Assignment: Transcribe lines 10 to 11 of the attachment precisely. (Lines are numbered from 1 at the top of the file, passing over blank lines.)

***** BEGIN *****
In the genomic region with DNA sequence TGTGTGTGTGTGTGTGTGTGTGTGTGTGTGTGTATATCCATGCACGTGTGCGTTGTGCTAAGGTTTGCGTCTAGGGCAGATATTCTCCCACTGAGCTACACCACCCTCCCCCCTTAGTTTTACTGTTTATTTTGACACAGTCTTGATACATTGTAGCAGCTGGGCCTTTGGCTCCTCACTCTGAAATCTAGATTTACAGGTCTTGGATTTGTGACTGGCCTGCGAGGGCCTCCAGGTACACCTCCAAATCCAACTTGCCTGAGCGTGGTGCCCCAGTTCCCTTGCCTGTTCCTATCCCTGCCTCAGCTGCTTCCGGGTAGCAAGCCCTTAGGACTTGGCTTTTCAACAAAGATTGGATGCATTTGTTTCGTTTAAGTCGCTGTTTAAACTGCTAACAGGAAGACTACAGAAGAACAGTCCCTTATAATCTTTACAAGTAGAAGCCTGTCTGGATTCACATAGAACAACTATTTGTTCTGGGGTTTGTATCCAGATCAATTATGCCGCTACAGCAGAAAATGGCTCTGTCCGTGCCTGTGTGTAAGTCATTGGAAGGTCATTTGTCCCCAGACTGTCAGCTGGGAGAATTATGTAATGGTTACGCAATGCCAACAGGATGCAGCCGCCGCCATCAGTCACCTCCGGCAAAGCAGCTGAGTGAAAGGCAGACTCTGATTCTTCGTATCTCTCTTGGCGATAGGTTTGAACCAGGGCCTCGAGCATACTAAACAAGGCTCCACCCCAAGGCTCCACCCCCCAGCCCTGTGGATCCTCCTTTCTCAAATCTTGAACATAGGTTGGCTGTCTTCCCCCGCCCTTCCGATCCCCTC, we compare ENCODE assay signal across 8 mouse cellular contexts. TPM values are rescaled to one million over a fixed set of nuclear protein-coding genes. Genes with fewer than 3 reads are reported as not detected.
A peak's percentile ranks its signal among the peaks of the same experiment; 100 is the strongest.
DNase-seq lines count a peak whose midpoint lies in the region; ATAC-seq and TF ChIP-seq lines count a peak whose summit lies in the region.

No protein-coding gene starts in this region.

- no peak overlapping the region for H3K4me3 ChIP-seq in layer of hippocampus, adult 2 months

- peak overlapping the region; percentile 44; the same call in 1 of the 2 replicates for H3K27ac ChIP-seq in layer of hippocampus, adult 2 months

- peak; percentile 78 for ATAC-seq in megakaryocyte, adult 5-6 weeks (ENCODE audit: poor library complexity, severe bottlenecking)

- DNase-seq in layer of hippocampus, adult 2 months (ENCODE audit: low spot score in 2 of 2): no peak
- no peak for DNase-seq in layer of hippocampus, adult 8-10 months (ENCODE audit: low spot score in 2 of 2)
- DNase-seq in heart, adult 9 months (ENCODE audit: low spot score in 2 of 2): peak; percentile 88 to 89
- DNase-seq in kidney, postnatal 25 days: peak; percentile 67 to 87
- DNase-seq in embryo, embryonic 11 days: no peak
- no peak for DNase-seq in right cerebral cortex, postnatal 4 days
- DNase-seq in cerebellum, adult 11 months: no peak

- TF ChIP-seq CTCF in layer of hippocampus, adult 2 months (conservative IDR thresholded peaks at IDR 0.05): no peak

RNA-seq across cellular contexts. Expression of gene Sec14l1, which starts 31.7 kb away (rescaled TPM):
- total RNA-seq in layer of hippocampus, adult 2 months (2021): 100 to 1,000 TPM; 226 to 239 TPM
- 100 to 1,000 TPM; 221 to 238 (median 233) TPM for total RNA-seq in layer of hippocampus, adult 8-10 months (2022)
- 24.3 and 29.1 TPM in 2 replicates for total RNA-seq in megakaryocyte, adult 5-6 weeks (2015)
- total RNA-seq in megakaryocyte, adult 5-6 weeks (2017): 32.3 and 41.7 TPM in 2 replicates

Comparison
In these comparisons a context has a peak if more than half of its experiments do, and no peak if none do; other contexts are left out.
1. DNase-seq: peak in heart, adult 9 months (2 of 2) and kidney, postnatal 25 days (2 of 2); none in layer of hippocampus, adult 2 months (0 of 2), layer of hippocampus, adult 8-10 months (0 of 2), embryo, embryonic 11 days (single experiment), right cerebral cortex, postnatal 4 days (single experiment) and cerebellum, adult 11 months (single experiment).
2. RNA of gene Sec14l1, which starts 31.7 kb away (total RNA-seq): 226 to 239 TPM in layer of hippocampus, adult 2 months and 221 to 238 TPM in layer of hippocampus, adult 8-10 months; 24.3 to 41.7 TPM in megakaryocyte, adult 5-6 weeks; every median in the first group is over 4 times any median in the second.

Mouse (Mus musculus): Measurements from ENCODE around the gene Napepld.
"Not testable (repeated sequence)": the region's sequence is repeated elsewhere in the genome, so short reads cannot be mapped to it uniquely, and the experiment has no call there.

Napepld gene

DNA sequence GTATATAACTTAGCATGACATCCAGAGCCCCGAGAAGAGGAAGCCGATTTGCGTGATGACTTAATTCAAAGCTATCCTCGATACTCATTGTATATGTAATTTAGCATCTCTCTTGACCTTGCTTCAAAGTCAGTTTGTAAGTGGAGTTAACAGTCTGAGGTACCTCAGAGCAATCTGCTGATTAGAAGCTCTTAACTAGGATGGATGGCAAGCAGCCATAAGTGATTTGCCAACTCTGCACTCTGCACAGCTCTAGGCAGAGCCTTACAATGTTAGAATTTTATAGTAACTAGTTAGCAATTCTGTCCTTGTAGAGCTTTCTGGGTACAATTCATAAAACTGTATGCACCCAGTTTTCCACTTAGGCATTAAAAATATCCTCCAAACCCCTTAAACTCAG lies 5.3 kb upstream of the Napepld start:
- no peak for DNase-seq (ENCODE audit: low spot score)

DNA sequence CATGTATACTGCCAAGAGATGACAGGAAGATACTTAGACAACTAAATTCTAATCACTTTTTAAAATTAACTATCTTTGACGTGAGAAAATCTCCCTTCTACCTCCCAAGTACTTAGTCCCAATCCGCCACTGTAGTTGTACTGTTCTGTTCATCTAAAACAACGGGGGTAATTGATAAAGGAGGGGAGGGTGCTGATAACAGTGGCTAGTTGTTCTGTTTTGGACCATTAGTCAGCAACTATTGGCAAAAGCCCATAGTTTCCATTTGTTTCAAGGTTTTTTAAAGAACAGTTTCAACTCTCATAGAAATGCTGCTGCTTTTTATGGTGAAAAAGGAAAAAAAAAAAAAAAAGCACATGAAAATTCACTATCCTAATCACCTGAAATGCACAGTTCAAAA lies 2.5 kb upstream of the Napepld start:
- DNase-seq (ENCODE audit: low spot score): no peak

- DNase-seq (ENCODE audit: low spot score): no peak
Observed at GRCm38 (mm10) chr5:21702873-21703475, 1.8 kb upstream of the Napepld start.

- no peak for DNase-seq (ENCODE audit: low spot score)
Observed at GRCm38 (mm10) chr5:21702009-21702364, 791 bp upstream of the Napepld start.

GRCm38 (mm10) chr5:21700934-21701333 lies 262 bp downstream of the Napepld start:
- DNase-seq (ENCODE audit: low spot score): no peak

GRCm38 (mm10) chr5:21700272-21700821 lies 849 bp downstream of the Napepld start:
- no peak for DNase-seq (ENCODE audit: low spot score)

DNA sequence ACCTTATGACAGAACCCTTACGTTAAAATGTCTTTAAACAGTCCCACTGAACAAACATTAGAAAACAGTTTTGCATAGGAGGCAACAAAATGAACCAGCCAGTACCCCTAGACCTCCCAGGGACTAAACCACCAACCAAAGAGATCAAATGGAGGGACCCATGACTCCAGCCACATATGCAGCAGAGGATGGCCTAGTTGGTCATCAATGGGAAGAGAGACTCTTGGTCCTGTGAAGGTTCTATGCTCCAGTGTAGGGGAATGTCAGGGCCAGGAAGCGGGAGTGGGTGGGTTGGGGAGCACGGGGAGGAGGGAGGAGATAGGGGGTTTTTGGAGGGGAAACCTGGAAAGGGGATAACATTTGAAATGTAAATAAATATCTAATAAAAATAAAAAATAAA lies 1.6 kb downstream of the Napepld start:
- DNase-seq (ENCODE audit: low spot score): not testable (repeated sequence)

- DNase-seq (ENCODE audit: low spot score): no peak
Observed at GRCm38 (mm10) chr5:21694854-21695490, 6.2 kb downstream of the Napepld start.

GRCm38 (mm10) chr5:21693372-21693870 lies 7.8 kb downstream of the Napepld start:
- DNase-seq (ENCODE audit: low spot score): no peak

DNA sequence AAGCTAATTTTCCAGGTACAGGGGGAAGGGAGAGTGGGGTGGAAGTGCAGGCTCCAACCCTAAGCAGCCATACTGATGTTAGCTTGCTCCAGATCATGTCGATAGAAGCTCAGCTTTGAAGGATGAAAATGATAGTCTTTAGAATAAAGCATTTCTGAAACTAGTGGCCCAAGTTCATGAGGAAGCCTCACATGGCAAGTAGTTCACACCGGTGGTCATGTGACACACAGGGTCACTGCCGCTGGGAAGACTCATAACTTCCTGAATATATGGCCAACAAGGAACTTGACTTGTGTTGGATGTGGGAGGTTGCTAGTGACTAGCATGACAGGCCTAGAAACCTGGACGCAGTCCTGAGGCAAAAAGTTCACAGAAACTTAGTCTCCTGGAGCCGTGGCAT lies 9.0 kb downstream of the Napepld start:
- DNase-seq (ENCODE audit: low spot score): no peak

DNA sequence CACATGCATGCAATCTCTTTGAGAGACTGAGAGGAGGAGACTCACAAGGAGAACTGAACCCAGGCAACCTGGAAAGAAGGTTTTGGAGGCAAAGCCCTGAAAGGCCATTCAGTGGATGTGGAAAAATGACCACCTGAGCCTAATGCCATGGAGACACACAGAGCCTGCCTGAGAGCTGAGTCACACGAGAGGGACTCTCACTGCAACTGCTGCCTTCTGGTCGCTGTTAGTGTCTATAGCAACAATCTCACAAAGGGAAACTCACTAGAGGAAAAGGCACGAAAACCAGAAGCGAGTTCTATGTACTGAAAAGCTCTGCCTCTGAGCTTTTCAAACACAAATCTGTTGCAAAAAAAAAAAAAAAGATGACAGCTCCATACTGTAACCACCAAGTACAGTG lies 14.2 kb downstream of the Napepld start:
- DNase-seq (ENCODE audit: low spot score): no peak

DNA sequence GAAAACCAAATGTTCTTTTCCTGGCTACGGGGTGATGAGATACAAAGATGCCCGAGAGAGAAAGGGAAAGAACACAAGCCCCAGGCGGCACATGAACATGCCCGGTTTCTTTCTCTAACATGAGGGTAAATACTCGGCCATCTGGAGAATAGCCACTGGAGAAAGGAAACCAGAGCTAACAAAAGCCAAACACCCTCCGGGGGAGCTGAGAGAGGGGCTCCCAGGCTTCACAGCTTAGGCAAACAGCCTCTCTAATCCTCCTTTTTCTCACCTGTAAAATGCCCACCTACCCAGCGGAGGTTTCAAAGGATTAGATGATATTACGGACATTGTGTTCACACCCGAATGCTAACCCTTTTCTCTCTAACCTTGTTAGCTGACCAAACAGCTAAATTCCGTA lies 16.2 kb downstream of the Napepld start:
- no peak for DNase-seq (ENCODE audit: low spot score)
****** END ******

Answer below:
- DNase-seq in heart, adult 9 months (ENCODE audit: low spot score in 2 of 2): peak; percentile 88 to 89
- DNase-seq in kidney, postnatal 25 days: peak; percentile 67 to 87